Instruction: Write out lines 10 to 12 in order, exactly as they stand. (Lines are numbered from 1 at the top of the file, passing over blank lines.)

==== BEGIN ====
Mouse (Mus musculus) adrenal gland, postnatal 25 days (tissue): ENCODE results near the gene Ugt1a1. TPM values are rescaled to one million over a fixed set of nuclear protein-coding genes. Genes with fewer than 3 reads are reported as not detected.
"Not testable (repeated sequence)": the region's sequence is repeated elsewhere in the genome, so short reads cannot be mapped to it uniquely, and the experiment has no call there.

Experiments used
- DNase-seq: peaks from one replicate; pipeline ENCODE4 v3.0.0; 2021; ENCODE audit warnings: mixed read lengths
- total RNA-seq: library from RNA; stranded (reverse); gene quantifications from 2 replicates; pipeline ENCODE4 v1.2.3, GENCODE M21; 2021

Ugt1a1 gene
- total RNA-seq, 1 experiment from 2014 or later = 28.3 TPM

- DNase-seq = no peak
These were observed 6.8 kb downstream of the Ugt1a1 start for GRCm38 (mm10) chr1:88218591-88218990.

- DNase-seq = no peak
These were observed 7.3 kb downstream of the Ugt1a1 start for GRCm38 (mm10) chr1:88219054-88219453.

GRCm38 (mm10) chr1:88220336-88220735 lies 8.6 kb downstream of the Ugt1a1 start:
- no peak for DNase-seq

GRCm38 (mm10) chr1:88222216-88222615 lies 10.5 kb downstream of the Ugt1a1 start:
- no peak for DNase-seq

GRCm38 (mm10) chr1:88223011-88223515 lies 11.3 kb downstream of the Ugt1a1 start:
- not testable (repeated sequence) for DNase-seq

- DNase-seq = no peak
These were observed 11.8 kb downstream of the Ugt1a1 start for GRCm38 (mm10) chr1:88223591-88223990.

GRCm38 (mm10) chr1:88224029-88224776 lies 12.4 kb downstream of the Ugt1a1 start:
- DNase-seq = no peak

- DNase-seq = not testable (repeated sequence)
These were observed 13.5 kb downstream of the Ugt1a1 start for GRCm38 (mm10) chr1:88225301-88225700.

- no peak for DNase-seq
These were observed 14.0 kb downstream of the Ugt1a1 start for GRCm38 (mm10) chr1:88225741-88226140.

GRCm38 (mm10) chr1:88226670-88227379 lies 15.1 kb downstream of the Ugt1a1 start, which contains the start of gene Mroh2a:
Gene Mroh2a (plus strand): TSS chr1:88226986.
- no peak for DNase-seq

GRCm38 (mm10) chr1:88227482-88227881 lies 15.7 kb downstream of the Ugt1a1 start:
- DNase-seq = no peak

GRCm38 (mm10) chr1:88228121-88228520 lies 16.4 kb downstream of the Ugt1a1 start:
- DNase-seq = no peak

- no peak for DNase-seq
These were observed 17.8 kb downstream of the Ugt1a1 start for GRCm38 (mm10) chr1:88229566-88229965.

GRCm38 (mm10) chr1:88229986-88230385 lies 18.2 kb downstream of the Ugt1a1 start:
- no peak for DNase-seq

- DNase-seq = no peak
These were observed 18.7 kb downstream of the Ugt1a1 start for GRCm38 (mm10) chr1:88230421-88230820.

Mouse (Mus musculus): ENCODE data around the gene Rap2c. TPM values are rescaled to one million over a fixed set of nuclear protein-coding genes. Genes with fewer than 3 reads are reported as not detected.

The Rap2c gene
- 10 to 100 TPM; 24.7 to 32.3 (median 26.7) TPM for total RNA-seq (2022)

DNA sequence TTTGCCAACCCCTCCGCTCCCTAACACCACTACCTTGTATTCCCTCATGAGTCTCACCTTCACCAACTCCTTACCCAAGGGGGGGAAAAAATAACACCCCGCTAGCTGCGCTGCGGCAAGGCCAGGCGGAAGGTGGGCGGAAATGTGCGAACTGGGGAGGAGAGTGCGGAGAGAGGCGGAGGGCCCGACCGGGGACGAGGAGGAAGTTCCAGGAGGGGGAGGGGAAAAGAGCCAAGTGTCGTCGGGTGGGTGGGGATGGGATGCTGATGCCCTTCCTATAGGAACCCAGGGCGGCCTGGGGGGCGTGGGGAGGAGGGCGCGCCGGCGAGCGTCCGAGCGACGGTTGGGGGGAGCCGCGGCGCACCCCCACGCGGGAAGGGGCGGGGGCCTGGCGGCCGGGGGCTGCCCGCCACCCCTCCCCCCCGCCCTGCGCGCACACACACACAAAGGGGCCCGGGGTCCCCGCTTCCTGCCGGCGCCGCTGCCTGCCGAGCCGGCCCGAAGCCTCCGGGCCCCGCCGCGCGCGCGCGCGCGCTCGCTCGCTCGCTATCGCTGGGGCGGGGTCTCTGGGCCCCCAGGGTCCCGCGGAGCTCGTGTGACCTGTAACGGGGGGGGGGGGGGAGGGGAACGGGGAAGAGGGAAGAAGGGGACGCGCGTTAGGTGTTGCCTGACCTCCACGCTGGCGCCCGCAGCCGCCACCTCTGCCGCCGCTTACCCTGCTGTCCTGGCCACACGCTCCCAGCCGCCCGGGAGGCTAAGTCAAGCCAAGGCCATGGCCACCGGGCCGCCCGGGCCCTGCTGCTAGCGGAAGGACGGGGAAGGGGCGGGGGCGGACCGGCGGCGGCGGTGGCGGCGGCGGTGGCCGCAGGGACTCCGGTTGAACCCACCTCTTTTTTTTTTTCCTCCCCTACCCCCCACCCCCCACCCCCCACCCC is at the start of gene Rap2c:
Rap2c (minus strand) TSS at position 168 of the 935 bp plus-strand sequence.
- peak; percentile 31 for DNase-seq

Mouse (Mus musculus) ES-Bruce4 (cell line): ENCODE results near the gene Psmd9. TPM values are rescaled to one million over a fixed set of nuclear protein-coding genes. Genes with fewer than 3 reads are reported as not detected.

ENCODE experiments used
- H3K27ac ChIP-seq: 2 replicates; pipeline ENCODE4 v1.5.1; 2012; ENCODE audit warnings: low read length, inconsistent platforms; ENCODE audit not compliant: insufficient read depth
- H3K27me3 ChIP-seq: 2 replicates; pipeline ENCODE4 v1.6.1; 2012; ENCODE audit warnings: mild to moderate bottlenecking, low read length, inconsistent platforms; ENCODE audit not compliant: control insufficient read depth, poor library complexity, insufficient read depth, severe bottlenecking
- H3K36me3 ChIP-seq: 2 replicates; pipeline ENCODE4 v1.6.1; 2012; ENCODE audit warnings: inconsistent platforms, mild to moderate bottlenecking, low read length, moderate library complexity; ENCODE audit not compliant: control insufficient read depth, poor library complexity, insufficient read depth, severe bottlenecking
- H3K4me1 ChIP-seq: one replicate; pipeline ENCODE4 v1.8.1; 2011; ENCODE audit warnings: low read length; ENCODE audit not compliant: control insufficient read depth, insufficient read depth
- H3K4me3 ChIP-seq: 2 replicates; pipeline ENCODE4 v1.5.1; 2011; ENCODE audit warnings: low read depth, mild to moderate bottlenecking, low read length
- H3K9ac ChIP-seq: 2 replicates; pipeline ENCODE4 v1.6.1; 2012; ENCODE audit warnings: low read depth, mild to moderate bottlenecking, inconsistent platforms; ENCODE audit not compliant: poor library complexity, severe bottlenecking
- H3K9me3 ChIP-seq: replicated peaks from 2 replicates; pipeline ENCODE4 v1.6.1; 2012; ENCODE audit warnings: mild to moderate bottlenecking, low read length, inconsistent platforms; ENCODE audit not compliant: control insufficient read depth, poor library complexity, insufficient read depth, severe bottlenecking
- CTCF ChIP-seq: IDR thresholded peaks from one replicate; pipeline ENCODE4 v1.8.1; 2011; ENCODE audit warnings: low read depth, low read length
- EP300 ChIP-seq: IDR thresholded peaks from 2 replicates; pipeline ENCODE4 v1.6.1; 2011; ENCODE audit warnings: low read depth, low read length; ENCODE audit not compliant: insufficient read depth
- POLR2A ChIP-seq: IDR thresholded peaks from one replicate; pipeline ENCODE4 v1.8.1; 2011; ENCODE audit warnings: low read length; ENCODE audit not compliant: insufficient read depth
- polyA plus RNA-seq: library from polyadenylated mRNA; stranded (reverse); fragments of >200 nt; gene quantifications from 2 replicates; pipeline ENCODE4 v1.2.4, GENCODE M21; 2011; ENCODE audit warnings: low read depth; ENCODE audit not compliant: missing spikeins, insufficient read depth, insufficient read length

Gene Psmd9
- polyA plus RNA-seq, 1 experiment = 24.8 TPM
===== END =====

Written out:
- DNase-seq = no peak
These were observed 7.3 kb downstream of the Ugt1a1 start for GRCm38 (mm10) chr1:88219054-88219453.

GRCm38 (mm10) chr1:88220336-88220735 lies 8.6 kb downstream of the Ugt1a1 start: